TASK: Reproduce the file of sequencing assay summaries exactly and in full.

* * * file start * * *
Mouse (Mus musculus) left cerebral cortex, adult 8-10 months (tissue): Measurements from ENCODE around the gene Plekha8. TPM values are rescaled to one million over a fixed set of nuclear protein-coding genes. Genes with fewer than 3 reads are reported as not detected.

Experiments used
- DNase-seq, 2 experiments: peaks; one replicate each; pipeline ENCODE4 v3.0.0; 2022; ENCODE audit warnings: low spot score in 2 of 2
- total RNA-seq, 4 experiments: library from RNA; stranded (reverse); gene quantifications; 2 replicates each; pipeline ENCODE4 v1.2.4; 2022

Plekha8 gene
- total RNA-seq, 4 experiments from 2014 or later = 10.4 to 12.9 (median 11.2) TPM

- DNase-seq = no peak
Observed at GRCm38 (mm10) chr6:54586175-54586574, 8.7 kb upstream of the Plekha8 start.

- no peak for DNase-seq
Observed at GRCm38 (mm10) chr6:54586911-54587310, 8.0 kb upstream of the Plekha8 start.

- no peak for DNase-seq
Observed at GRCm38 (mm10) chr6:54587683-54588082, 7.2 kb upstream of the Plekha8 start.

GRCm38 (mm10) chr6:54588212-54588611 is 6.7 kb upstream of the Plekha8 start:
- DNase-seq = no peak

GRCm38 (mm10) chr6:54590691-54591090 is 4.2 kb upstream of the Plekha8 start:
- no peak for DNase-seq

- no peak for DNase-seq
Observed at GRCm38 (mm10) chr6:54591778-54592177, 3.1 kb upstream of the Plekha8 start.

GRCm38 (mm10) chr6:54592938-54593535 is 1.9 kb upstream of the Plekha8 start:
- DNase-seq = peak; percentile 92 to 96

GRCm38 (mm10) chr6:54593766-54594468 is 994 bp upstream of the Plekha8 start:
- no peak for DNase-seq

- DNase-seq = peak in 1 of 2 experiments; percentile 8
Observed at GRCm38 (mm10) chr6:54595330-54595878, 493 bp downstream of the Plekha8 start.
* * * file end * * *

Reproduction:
Mouse (Mus musculus) left cerebral cortex, adult 8-10 months (tissue): Measurements from ENCODE around the gene Plekha8. TPM values are rescaled to one million over a fixed set of nuclear protein-coding genes. Genes with fewer than 3 reads are reported as not detected.

Experiments used
- DNase-seq, 2 experiments: peaks; one replicate each; pipeline ENCODE4 v3.0.0; 2022; ENCODE audit warnings: low spot score in 2 of 2
- total RNA-seq, 4 experiments: library from RNA; stranded (reverse); gene quantifications; 2 replicates each; pipeline ENCODE4 v1.2.4; 2022

Plekha8 gene
- total RNA-seq, 4 experiments from 2014 or later = 10.4 to 12.9 (median 11.2) TPM

- DNase-seq = no peak
Observed at GRCm38 (mm10) chr6:54586175-54586574, 8.7 kb upstream of the Plekha8 start.

- no peak for DNase-seq
Observed at GRCm38 (mm10) chr6:54586911-54587310, 8.0 kb upstream of the Plekha8 start.

- no peak for DNase-seq
Observed at GRCm38 (mm10) chr6:54587683-54588082, 7.2 kb upstream of the Plekha8 start.

GRCm38 (mm10) chr6:54588212-54588611 is 6.7 kb upstream of the Plekha8 start:
- DNase-seq = no peak

GRCm38 (mm10) chr6:54590691-54591090 is 4.2 kb upstream of the Plekha8 start:
- no peak for DNase-seq

- no peak for DNase-seq
Observed at GRCm38 (mm10) chr6:54591778-54592177, 3.1 kb upstream of the Plekha8 start.

GRCm38 (mm10) chr6:54592938-54593535 is 1.9 kb upstream of the Plekha8 start:
- DNase-seq = peak; percentile 92 to 96

GRCm38 (mm10) chr6:54593766-54594468 is 994 bp upstream of the Plekha8 start:
- no peak for DNase-seq

- DNase-seq = peak in 1 of 2 experiments; percentile 8
Observed at GRCm38 (mm10) chr6:54595330-54595878, 493 bp downstream of the Plekha8 start.